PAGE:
ICE mandate fuels efforts to accommodate international students

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The Loyola sign sits outside Marquette Hall on May 17, 2020.

Shadera Moore

Disclaimer: As of July 14, the Trump administration has reversed course and rescinded the guidelines that would have prevented international students from taking a full schedule of online classes this fall while remaining in the U.S.

Changes to international students’ visa eligibility from U.S. Immigration and Customs Enforcement have stoked concern among some students, but the university is taking steps to quell those worries.

ICE announced earlier this month that F-1 international students enrolled in exclusively online classes with no in-person components will be deported unless they transfer to a school with in-person classes or return to their home country voluntarily. International students who take a medical leave of absence are explicitly protected from these “immigration consequences,” according to the July 6 press release on ICE’s website.

As a university that will offer a hybrid model between online and in-person instruction, Loyola sent out emails to international students and their advisors to let them know that the university was aware of the changes. Loyola departments have convened to follow updates from ICE and interpret how the updated guidelines apply to Loyola’s students, according to Mariette Thomas, director of the Center for International Education.

Current Student and Exchange Visitor Program guidelines state that F-1 status students are not allowed to take a “full course of study” online, which translates to 12 or more credit hours with certain exceptions. If there were to be a sudden shift to entirely online teaching before Thanksgiving break, Loyola’s F-1 status international students risk deportation from the country.

While Loyola administrators wait for further details from the U.S. Department of Homeland Security, Thomas said Loyola will help international students adjust their fall schedules from now through the coming months to comply with the changes.

This is all happening as students like Jackie France, a history and political science junior, pledge support for their international student peers at Loyola.

France posted a petition to the university on July 8, two days after the fallout from the July 6 announcement. France’s petition, at the time of publication, has drawn in nearly 700 signatures. It calls on Loyola to guarantee international students eligibility to remain in the U.S. through offering and implementing zero and/or one credit courses with an in-person component.

France said the recent changes by ICE hit close to home, motivating her to start the petition.

“I was not born in the U.S. I have dual citizenship with the U.S. and Brazil, and I have cousins who have considered going to school in the United States, and it’s already a really difficult process,” France said.

France, for inspiration, nodded toward groups who have vocally opposed the latest guidelines include private and public colleges and universities, several of which have since filed lawsuits against the federal government.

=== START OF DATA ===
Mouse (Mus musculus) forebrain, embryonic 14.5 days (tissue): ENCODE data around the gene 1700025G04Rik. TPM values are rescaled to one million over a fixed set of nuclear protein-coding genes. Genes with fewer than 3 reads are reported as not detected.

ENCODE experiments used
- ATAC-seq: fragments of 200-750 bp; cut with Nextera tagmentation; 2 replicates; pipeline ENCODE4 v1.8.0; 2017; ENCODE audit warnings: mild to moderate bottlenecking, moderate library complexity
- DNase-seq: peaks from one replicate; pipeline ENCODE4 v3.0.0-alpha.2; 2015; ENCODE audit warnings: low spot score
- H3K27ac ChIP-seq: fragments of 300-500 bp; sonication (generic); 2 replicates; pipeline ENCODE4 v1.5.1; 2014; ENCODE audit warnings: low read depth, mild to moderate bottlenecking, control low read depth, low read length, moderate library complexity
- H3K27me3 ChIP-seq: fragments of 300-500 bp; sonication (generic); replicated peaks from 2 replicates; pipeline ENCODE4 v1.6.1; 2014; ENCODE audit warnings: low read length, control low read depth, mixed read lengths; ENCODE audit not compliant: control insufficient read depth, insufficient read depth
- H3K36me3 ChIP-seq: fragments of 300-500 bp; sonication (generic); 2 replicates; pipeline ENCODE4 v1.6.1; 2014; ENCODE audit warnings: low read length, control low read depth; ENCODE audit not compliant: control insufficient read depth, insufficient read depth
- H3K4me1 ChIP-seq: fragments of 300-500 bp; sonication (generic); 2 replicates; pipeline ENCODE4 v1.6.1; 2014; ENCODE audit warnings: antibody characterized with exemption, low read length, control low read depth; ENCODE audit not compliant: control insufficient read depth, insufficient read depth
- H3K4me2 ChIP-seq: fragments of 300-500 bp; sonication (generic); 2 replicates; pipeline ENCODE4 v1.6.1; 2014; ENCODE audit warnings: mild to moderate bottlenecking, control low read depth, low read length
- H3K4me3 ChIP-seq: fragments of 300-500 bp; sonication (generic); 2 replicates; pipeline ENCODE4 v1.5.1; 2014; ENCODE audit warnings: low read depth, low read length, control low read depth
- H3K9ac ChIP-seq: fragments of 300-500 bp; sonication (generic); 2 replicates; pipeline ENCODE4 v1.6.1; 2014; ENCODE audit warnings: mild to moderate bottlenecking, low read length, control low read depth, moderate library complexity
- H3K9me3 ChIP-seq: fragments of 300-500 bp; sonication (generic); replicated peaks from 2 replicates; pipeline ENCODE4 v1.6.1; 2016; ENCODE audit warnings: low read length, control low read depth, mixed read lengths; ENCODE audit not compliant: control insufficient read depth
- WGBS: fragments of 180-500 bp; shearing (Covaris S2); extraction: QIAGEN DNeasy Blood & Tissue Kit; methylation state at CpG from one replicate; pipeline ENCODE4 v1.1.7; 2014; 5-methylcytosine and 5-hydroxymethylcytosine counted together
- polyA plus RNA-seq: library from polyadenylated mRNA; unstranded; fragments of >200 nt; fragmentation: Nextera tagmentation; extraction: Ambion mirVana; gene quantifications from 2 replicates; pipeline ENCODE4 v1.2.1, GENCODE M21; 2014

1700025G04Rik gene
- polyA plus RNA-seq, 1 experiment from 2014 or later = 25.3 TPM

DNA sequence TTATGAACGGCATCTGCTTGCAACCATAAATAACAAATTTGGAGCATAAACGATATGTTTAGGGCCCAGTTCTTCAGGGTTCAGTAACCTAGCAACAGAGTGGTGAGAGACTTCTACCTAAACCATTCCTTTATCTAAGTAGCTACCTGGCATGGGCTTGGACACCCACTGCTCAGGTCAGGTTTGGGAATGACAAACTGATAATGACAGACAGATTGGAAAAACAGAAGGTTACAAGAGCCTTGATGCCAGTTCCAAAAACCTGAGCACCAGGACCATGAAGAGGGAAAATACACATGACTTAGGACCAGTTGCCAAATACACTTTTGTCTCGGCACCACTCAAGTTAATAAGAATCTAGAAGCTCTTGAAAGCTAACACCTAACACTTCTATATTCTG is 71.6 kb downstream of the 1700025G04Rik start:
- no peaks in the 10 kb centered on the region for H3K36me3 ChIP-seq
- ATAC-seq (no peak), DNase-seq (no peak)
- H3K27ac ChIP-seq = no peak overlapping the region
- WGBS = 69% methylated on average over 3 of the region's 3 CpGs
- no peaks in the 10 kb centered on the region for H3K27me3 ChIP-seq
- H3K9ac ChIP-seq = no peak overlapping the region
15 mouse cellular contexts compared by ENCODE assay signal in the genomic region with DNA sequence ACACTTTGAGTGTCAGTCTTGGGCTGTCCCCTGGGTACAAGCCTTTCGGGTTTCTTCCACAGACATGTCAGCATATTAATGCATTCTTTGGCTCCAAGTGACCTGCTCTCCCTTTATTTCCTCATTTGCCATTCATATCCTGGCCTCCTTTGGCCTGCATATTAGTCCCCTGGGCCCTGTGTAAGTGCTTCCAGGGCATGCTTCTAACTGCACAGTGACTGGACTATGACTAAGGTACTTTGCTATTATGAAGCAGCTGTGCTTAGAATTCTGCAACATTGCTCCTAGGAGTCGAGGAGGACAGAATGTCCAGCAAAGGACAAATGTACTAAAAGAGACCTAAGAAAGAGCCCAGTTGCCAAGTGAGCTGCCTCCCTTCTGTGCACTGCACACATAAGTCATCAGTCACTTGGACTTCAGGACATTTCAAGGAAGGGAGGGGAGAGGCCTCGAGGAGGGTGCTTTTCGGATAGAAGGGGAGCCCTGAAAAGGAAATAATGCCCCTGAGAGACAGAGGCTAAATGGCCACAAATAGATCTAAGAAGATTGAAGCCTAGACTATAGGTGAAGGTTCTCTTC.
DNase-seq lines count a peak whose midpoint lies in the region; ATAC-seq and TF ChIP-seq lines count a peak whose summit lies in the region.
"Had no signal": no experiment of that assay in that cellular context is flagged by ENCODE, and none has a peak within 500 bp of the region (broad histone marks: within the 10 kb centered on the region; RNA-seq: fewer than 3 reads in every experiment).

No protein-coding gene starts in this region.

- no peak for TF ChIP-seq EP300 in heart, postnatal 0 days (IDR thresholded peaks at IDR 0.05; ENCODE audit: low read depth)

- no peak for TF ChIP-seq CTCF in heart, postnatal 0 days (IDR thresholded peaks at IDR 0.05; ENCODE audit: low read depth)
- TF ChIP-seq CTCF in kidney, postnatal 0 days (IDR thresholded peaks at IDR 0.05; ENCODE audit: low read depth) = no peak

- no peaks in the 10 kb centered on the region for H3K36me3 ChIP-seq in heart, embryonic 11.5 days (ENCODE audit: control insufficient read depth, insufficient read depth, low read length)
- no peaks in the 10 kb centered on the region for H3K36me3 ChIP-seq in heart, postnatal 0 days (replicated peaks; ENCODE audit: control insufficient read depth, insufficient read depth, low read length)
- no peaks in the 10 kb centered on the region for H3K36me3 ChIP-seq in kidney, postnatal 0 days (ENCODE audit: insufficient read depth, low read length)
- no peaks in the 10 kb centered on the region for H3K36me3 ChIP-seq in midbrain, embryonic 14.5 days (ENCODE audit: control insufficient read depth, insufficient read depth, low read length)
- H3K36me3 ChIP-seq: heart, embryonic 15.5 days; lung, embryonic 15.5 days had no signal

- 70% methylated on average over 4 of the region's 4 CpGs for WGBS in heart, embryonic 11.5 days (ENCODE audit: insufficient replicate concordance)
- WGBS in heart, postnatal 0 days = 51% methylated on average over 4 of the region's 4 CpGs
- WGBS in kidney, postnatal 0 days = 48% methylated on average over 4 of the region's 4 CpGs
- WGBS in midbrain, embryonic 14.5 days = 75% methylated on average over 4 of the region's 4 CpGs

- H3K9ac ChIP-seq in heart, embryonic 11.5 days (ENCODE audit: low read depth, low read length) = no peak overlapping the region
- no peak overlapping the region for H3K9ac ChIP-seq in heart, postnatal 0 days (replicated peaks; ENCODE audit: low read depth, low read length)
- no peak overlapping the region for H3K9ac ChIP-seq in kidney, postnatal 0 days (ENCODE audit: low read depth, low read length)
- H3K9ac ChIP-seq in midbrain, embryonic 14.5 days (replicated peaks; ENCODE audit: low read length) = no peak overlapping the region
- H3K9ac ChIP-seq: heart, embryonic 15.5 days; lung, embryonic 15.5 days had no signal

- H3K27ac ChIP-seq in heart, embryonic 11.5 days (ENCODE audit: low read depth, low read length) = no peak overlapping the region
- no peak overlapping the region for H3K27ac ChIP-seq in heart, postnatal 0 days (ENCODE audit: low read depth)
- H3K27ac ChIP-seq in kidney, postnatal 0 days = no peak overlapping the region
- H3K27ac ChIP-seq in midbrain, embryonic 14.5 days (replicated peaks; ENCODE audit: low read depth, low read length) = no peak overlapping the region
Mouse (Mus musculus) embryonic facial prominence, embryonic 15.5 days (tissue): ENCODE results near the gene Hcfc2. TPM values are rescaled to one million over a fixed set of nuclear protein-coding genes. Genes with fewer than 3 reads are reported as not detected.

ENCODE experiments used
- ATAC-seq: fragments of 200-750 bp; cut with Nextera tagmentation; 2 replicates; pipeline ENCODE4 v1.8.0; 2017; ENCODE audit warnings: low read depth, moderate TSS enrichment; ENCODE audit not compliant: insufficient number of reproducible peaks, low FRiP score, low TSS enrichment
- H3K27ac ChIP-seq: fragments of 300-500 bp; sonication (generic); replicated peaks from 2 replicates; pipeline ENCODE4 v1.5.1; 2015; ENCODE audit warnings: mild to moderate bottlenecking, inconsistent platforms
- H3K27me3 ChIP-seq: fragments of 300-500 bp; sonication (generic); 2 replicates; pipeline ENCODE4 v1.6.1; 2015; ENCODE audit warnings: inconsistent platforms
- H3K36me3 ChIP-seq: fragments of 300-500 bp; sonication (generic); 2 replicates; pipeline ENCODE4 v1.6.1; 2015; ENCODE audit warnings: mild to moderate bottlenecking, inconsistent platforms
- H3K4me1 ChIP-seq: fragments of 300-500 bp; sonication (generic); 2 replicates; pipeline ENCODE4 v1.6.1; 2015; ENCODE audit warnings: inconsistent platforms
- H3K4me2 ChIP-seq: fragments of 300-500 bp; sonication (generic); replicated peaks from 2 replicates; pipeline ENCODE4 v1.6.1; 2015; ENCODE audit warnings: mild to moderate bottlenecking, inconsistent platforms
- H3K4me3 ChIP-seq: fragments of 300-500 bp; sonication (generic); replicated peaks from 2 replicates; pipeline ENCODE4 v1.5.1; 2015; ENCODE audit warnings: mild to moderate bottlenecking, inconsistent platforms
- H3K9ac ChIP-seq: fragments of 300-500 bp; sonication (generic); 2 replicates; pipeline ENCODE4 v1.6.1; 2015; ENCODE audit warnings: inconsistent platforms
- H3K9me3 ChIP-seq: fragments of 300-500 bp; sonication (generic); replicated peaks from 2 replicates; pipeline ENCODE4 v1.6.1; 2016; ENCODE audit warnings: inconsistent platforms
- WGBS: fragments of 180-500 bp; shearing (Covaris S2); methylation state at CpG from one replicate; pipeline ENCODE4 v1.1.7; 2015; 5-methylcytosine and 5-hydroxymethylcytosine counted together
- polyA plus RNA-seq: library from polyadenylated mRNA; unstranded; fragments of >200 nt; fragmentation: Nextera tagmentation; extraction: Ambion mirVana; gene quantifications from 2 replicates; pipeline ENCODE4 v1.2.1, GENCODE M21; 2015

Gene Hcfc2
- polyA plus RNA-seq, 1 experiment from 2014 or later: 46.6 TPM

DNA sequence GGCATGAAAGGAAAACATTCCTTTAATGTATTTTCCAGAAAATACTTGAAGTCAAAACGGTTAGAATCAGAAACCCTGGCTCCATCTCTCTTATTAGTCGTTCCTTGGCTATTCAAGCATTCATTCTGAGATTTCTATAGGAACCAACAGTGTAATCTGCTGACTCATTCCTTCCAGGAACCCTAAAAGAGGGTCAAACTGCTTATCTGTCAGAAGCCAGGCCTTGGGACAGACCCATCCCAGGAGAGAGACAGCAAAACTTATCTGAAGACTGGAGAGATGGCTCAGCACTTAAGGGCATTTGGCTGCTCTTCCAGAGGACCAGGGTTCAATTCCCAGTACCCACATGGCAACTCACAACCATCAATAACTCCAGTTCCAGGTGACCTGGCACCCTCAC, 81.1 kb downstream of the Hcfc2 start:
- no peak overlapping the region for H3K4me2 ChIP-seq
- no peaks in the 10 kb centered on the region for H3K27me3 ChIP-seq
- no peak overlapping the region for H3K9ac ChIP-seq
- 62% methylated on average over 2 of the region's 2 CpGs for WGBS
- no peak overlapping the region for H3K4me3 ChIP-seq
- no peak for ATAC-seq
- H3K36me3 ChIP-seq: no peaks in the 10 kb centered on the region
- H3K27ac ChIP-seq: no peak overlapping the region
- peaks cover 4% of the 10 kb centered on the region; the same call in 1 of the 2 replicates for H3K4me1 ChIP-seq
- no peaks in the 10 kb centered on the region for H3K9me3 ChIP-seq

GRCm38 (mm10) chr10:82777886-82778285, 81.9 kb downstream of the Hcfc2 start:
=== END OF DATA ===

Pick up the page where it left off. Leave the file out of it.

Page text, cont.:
The Association of Jesuit Colleges and Universities, which includes Loyola University New Orleans, has also banded together to unanimously call on the Student Exchange and Visitor Program and ICE to reverse the changes.

France said the changes in ICE policy are an obstacle, when she said international students already face so many.

“Applying, getting it approved, it’s typically very expensive for international students to attend university in the United States. And, on top of the cultural adjustment, I didn’t think it was fair to remove them from the country because of something that is completely out of their control, like a pandemic,” France said.

Biology senior Yeyoung Cho, who came from South Korea to study at Loyola, said that New Orleans is more than just a college town to her. Experiencing the culture, music, architecture and food the city has to offer is what has made her experience abroad memorable.

Having spent the past five years at school in the U.S., Cho said she was initially shocked and frustrated by the ICE policy changes.

“I renewed my F-1 visa in May which I think was one of the best decisions I have ever made. I was so ready to go back to NOLA and start my semester with this new visa, but it almost got destroyed,” Cho said.

Although she said she feels she could handle the HyFlex model classes she is taking, Cho is concerned about peers living under challenging circumstances.

“Many international students have their friends and family in their home country, but I felt bad for some international students who visited their home country but might have family or friends in U.S. because they will be separated from them for a longer period of time,” she said.

According to Thomas, Loyola began addressing the issue internally before France posted her petition two days later and before the entire student body received an email from Provost Tanuja Singh two days after that. Regardless, Thomas said she is grateful for the petition to have gained traction.

“It’s more important now than ever when we have [federal] guidance that’s issued that really can make students not feel very welcome here,” Thomas said. “It’s wonderful to hear on my own campus so many people saying that international students are a valued part of the university community.”

Editor’s note: This story has been updated as of 5:53 p.m. CST to reflect the accuracy of a “full course of study,” to clarify that the risk of deportation was not yet law and to correct the name of Loyola’s acting provost.